South Africa's maritime domain, with its vast potential and rich biodiversity, could face potential risk as the South African Maritime Safety Authority (SAMSA) grapples with a leadership crisis and wasteful expenditure. This situation not only jeopardizes SAMSA's effectiveness but also poses a national and international crisis if mishaps occur in our waters. OUTA wrote to Parliament to intervene.

SAMSA, overseen by the Department of Transport and classified as a Schedule 3 national public entity, has been operating without a permanent CEO since May 2016, despite the issue being discussed in all SAMSA’s appearances before Parliament's Portfolio Committee on Transport since 2016. 

In our unwavering commitment to accountability, OUTA wrote to the Transport Committee on 18 April 2023 to raise our concerns regarding this leadership crisis. We also pointed out how SAMSA failed to address complaints from the Disabled People of South Africa (DPSA), a vital stakeholder in the maritime economy. The DPSA was forced to resort to a high court application to force SAMSA to act on numerous complaints it has raised over many years. This led to the suspension of three senior executives and a subsequent forensic investigation.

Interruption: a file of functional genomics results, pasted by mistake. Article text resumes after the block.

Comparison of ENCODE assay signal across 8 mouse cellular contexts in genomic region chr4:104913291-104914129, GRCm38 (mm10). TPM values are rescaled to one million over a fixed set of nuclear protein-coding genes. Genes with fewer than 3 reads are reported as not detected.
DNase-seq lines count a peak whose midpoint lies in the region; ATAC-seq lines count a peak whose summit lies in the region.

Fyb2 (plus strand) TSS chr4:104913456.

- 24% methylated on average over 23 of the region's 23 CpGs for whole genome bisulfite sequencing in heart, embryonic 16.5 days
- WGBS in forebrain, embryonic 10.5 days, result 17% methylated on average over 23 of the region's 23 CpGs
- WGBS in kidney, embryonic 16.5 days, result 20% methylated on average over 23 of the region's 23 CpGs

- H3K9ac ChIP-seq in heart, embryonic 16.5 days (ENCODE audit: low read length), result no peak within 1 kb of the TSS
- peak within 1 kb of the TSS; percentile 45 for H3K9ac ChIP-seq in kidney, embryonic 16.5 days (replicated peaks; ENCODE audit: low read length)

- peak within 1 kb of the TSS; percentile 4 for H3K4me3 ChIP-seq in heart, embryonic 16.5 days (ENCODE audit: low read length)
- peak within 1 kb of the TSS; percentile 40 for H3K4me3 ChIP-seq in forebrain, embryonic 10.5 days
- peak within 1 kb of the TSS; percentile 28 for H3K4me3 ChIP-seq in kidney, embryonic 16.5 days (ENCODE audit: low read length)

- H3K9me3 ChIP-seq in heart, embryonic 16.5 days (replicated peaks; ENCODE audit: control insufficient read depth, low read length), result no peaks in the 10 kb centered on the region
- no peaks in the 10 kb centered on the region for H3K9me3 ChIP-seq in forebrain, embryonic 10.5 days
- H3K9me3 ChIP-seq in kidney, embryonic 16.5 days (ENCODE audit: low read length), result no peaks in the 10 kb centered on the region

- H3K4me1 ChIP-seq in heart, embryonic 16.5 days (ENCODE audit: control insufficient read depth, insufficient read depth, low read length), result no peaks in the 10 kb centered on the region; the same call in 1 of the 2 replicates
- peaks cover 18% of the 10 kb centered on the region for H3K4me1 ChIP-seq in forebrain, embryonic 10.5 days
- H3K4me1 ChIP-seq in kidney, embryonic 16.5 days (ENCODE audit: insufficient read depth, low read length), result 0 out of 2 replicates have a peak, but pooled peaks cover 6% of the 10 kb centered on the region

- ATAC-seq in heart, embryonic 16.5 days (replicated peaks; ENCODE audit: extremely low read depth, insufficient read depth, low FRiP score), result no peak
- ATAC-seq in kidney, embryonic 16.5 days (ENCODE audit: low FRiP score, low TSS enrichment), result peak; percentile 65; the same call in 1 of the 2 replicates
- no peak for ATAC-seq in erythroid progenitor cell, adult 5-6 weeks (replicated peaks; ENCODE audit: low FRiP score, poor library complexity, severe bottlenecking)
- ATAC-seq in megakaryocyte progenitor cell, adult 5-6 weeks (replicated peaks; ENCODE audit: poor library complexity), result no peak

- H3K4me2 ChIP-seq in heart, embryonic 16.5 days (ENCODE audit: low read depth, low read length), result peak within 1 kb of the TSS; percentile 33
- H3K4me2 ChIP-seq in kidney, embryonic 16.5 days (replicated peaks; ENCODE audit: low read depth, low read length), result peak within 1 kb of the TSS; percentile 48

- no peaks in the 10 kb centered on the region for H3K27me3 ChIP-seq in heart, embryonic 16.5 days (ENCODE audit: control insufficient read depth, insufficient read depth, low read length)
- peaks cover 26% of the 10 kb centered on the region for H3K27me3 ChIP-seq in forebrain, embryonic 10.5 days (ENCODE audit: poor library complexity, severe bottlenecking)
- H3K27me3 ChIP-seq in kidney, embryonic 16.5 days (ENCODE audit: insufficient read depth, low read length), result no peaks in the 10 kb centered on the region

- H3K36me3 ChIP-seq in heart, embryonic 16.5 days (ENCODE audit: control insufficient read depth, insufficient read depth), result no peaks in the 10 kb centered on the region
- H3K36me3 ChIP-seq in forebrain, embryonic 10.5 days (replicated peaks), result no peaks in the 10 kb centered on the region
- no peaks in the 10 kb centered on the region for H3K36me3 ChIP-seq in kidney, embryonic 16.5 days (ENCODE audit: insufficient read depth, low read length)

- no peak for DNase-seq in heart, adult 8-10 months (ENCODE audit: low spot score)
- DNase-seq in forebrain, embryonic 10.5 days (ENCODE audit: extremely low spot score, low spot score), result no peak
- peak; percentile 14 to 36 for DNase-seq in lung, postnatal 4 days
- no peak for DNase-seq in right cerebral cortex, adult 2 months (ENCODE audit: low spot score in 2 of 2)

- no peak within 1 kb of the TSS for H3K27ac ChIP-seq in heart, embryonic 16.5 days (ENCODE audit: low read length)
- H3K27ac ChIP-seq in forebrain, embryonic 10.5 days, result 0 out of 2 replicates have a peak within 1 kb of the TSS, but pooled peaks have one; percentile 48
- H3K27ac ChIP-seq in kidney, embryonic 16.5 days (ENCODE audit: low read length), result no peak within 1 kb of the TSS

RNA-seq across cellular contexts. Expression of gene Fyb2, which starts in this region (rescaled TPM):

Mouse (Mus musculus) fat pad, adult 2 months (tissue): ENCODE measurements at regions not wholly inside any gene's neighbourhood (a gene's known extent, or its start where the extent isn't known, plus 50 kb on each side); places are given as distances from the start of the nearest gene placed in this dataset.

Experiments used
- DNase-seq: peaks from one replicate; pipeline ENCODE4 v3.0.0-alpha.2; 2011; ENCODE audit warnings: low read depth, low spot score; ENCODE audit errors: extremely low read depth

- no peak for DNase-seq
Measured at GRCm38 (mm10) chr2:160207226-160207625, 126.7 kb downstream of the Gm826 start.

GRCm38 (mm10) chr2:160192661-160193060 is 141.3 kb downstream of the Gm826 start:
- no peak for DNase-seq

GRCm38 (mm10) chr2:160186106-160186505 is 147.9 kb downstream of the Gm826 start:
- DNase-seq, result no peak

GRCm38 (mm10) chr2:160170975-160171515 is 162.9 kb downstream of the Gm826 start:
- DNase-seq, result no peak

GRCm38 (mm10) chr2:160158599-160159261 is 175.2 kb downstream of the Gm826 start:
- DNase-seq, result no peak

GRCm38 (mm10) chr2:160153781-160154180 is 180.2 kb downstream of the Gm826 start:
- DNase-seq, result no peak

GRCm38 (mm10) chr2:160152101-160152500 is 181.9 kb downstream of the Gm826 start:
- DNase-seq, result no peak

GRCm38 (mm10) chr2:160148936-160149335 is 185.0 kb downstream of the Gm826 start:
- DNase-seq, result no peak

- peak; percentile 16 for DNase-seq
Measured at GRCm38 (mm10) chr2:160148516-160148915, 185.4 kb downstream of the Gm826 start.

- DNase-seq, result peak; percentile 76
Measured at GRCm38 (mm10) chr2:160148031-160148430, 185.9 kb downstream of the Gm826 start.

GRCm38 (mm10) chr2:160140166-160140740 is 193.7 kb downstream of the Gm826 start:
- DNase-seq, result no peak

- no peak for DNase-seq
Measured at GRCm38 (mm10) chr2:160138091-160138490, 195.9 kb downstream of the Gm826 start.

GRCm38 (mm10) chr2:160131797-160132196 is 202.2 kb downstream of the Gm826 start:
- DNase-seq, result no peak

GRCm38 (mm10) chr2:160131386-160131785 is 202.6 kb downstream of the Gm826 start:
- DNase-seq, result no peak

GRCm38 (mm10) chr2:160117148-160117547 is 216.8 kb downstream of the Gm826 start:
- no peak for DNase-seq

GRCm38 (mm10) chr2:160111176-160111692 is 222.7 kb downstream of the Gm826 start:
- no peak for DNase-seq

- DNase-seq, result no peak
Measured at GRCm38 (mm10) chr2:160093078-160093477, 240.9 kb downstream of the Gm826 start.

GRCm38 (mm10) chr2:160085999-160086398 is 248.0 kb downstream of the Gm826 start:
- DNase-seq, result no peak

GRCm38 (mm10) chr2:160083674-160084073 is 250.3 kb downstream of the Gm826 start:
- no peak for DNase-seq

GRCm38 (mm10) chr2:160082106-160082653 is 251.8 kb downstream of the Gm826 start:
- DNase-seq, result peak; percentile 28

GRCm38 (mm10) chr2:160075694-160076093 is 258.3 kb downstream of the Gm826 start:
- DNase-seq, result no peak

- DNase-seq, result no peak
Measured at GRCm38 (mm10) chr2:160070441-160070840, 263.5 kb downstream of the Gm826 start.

The consequences of SAMSA's leadership vacuum compromises our country’s marine and maritime interests, potentially placing our marine life and delicate ecosystems at risk. Would SAMSA for instance be able to effectively respond to a major oil spill in our national waters? What will be the reputational toll if SAMSA neglects its duty?

OUTA is urging the portfolio committee to exercise its powers and launch a thorough investigation into SAMSA's affairs. Together, we must safeguard our marine heritage and protect our nation's maritime reputation.

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